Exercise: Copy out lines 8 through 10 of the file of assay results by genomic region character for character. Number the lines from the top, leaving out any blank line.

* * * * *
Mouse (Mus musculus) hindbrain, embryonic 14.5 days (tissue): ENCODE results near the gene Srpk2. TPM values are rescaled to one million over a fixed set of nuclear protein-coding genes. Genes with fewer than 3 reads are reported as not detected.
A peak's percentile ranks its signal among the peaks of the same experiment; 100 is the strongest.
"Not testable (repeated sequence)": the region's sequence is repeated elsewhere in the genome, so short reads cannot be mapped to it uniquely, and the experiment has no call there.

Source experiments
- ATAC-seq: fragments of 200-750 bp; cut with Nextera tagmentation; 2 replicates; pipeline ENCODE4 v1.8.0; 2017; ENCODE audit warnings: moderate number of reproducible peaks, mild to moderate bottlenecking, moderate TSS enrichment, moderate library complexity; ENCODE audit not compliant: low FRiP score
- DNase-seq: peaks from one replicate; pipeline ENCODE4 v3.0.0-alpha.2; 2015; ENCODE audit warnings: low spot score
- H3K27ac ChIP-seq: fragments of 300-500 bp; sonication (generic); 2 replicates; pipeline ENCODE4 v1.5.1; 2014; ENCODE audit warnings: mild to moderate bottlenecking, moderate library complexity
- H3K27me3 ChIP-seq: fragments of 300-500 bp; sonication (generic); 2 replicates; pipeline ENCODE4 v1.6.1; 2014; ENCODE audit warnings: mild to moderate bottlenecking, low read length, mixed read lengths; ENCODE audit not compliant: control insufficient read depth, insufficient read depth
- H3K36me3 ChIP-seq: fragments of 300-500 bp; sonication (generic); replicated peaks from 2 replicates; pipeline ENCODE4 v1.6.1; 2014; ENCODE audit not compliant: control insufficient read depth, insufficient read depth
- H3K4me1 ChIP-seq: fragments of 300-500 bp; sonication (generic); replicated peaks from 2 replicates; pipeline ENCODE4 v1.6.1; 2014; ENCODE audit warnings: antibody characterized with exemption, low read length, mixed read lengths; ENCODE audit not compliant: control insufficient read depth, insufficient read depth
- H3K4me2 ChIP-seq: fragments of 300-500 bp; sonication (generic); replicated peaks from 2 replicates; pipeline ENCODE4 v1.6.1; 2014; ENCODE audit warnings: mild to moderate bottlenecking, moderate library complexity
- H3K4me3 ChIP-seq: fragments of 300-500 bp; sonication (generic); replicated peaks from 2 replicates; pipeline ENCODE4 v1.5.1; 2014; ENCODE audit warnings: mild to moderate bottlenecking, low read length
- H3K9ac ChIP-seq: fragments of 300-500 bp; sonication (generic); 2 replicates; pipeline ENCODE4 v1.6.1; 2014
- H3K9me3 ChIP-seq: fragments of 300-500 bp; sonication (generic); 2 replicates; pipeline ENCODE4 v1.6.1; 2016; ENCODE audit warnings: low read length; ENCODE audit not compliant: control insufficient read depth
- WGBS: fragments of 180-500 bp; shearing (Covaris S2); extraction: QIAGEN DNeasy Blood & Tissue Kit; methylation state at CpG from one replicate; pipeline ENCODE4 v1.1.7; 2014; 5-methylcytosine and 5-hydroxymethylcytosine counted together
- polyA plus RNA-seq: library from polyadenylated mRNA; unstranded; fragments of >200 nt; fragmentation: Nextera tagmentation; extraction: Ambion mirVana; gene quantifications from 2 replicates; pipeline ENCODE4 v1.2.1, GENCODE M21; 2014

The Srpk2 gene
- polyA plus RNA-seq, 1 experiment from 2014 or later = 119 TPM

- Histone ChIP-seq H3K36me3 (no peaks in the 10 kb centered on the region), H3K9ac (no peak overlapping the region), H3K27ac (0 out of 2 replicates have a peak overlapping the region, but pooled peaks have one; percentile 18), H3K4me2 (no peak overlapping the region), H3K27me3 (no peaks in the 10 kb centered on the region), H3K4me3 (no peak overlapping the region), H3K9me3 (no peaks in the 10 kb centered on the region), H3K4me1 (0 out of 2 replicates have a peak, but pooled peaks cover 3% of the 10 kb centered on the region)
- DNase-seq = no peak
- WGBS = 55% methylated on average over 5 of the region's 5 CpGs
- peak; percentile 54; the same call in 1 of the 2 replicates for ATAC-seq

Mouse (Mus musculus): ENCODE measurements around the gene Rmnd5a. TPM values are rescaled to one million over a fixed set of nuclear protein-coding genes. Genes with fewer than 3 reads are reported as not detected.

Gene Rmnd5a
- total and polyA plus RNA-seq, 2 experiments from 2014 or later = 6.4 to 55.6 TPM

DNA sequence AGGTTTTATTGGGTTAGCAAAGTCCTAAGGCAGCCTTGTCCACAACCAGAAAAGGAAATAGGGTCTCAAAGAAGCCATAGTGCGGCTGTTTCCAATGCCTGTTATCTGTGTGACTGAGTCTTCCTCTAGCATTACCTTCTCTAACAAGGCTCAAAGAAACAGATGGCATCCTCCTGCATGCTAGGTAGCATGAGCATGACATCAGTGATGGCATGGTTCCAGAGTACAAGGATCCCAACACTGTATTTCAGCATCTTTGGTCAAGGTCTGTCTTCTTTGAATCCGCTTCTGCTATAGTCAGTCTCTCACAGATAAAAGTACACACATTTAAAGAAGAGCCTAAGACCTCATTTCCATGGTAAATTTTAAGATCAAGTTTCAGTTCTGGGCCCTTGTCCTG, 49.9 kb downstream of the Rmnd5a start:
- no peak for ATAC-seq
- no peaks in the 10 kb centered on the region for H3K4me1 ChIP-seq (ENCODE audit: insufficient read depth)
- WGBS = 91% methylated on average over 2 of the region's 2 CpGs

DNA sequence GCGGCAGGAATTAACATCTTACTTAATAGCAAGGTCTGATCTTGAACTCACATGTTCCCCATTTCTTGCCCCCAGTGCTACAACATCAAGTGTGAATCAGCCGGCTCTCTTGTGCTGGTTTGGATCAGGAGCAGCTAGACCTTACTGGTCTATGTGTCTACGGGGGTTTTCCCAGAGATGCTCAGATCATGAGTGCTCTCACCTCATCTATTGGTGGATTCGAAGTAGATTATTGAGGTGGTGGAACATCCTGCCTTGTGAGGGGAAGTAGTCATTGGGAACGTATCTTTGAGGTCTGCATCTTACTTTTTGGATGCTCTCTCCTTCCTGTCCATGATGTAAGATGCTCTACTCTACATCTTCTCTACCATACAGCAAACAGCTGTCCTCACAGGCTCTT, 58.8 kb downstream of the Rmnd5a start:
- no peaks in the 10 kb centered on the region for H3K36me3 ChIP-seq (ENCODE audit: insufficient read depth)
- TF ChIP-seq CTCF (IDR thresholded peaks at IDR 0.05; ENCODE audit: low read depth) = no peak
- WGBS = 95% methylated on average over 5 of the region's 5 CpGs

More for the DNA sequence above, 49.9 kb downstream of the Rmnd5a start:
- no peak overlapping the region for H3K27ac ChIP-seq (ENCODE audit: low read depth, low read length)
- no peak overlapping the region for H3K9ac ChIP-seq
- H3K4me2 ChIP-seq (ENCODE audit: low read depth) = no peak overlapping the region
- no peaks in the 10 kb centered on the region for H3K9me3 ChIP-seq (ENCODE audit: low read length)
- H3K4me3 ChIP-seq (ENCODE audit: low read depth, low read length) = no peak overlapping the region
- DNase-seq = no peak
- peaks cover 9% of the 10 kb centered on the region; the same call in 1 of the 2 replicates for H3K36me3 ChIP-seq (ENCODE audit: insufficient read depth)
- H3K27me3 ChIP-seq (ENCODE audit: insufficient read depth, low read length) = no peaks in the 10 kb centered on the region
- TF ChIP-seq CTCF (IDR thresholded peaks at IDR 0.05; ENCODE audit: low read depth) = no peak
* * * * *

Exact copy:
- H3K27me3 ChIP-seq: fragments of 300-500 bp; sonication (generic); 2 replicates; pipeline ENCODE4 v1.6.1; 2014; ENCODE audit warnings: mild to moderate bottlenecking, low read length, mixed read lengths; ENCODE audit not compliant: control insufficient read depth, insufficient read depth
- H3K36me3 ChIP-seq: fragments of 300-500 bp; sonication (generic); replicated peaks from 2 replicates; pipeline ENCODE4 v1.6.1; 2014; ENCODE audit not compliant: control insufficient read depth, insufficient read depth
- H3K4me1 ChIP-seq: fragments of 300-500 bp; sonication (generic); replicated peaks from 2 replicates; pipeline ENCODE4 v1.6.1; 2014; ENCODE audit warnings: antibody characterized with exemption, low read length, mixed read lengths; ENCODE audit not compliant: control insufficient read depth, insufficient read depth